Adding to the Mix 5: Hiroshi Sugimoto’s “Lightning Fields no. 176” (2009)

August 8, 2012 - October 21, 2012

Lightning in night sky

Scientific phenomena, the role of chance, and “camera-less” photography are all topics raised by Hiroshi Sugimoto’s stunning large-format photograph Lightning Fields no. 176 (2009), a recent addition to the Ackland’s permanent collection.

One of the most prominent artists currently working in photography, Hiroshi Sugimoto consistently probes the potential and pushes the limits of the medium through photos of extraordinary elegance, technical accomplishment, and conceptual intelligence. Lightning Fields no. 176 (2009) is part of Sugimoto’s recent “camera-less” photography project, inspired by the pioneering nineteenth-century photographer William Fox Talbot and his primary areas of interest: photography and static electricity.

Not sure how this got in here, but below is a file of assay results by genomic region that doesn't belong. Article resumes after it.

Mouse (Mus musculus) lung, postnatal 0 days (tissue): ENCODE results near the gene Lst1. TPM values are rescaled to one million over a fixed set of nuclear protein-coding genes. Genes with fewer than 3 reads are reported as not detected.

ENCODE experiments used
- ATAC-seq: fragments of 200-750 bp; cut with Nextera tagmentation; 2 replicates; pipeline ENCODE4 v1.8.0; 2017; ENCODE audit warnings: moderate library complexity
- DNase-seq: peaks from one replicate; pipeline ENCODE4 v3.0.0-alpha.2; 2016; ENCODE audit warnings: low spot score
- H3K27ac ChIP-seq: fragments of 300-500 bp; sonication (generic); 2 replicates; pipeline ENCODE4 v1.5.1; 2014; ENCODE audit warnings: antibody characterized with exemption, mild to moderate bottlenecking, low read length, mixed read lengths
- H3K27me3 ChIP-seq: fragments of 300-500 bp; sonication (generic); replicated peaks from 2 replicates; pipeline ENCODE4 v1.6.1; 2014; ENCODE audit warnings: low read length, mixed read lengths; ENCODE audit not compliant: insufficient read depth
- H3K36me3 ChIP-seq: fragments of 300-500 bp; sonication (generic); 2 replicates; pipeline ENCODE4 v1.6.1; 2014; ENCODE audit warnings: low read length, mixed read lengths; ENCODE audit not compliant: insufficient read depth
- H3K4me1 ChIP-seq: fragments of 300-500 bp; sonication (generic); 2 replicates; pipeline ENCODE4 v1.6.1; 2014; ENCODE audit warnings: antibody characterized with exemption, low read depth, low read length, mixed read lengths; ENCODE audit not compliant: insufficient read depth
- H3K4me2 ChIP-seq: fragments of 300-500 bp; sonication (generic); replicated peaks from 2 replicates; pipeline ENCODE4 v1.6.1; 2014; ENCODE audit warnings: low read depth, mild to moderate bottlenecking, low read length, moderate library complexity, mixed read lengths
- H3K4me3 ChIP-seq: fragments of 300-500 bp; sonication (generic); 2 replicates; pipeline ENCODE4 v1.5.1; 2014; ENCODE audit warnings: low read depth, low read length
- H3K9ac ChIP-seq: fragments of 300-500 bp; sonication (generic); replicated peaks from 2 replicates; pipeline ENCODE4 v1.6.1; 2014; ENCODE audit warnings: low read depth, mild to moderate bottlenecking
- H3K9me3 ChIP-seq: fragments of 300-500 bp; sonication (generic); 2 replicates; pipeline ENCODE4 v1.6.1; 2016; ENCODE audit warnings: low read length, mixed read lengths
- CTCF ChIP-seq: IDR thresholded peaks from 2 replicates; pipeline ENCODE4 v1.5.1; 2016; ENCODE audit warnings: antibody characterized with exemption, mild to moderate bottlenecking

Lightning Fields no. 176 is the result of an experimental project involving the release of a significant electrical charge on film submerged in water, resulting in small flashes of light racing across the surface and creating complex textural effects. Accompanying the work are nineteenth- through twenty-first-century photographs from the Ackland’s collection that deal with scientific phenomena, the role of chance, the elimination of the camera from the process, and other related themes.

Read the Independent Weekly review.

Adding to the Mix is an ongoing series of exhibitions placing select recent acquisitions within the context of resonant works already in the Ackland’s collection. This exhibition is also part of the Ackland’s Season of Japan, a series of seven unique exhibitions and dozens of public programs showcasing historical and modern Japanese art and culture.

Hiroshi Sugimoto, Japanese, born 1948: Lightning Fields no. 176, 2009; gelatin silver print, 58-3/4″ x 47″ (149.2 cm x 119.4 cm), edition of 5. © Hiroshi Sugimoto, courtesy The Pace Gallery. Photo courtesy The Pace Gallery. 2012.17.